The next step is called the “glue,” because it helps hold the entire promotion together. Determine how many employees your partner has, and provide each one with a small token of appreciation. It can be a 10 percent discount card or anything else of more value than the coupons that the customers will receive, but less than the value of the manager’s gift. This will let the employees know you realize that stuffing these coupons in the bags or handing them out to customers is a little extra work, so you are making it worth their time.

Take the information to be printed on your coupons. Give yourself enough time to get it all done properly. Don’t promise to have the coupons ready in less than a week — you don’t want to risk any mistakes.

About the Writer: Jeff Slutsky is a professional speaker, consultant to many Fortune 500 firms and author of Street Smart Marketing and Streetfighting, which is based on finding low-cost advertising for companies.  This article originally appeared in the Summer 1996 issue of Entrepreneurial Edge.

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Find-a-Therapist, Inc is happy to pass along this special, limited time offer from Casey Truffo, Founder and CEO of the International Therapist Leadership Institute. This organization is dedicated to supporting and enriching the lives and careers of therapists everywhere. They provide resources, seminars, events and networking opportunities. Learn more below.

Casey Truffo, International Therapist Leadership Institute, wants to offer you an end of the year gift… The 300+ page book ‘Be A Wealthy Therapist: Finally You Can Make A Living While Making a Difference’ is now available until Monday, December 21, 2009 to you as a PDF Download AT NO-CHARGE.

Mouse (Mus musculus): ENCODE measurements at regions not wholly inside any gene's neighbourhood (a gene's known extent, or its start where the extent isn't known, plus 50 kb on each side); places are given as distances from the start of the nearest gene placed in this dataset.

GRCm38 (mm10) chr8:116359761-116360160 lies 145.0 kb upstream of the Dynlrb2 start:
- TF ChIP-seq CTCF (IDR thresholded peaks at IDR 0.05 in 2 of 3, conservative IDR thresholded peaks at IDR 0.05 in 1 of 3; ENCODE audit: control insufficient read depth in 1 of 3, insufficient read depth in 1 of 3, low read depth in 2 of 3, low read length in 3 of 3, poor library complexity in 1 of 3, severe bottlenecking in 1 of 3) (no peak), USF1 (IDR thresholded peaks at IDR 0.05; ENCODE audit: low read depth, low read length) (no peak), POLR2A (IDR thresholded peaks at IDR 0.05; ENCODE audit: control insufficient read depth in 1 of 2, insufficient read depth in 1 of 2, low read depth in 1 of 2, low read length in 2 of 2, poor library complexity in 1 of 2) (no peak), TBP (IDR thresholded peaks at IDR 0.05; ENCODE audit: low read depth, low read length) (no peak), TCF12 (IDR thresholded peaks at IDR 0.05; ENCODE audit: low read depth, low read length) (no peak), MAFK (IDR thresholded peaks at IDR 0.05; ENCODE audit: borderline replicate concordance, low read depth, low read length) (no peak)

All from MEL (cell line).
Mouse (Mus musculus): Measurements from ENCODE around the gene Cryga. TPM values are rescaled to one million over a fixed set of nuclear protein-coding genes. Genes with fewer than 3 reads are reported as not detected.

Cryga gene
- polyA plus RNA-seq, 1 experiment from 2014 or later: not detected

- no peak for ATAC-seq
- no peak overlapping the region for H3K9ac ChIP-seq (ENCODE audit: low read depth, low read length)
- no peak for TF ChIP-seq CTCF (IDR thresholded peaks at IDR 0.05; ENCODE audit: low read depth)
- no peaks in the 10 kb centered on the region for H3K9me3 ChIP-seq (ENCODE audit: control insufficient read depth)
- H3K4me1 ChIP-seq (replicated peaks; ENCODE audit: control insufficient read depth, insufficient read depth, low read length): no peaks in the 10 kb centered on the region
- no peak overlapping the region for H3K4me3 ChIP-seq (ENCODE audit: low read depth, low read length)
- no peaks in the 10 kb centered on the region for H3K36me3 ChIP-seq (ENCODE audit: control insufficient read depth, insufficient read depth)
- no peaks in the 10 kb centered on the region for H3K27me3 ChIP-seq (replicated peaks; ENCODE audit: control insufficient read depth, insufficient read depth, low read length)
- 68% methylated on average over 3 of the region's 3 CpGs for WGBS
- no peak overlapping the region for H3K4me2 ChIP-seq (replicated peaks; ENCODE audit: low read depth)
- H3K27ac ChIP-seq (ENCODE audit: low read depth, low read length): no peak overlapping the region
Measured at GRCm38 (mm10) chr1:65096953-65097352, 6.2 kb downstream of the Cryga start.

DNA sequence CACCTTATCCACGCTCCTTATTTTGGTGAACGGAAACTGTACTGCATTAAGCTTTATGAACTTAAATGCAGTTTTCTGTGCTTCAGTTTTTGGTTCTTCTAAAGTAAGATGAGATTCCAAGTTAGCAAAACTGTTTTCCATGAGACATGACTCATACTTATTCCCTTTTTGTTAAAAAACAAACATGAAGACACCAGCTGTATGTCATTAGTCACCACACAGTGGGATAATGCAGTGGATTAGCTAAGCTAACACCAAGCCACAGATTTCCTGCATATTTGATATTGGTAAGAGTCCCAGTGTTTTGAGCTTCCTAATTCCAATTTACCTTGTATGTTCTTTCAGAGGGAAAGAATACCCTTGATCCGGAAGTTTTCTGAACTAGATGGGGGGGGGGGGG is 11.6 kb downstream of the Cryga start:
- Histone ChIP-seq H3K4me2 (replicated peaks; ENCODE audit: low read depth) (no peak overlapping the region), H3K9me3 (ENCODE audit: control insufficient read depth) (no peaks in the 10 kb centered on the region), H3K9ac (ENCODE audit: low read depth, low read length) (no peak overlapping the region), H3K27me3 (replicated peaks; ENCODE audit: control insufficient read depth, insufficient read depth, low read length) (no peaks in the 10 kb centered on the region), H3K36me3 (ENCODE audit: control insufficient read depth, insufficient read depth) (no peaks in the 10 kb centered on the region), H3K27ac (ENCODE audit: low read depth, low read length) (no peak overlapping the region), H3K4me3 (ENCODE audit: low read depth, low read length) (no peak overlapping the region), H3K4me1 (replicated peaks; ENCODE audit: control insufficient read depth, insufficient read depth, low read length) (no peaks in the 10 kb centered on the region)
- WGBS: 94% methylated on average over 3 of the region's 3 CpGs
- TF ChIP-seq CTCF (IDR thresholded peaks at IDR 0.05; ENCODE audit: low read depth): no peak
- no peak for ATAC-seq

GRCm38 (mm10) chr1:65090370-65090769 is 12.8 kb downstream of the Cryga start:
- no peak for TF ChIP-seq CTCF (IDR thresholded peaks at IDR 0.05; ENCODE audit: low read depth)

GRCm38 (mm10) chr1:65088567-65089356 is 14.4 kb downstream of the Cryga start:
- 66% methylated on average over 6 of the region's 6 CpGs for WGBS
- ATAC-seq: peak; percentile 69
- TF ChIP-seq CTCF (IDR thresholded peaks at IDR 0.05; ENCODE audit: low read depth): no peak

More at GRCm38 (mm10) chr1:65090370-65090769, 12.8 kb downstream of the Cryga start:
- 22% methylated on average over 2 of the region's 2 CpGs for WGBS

To get your copy, go to http://InTLI.com/blog/ebook for your no-charge PDF copy of Be A Wealthy Therapist by Casey Truffo.

Some very nice people have said some kind things about Be A Wealthy Therapist: Finally You Can Make A Living While Making a Difference:

“Reading this book could not only give you more time with friends and family, but can make you thousands of dollars. Clearly written and very sound. Get it, read it, implement it and reap the emotional and financial rewards.” –Bill O’Hanlon, psychotherapist and author of over 30 books

“I have read just about every book on marketing a practice. Casey Truffo’s book is the easiest to read and to apply.” –Debra Taylor McGee

“I got happier the day I stopped sitting around waiting for clients to call me, and dropped the fear that I had to take any client that came in my door. So what helped me? Casey Truffo! Her book is a perfect blend of coaching strategies, life experience, and, most importantly, no-nonsense ideas that work. “Be a Wealthy Therapist” will really help you build a successful and wealthy practice.” –Jason Fierstein, LPC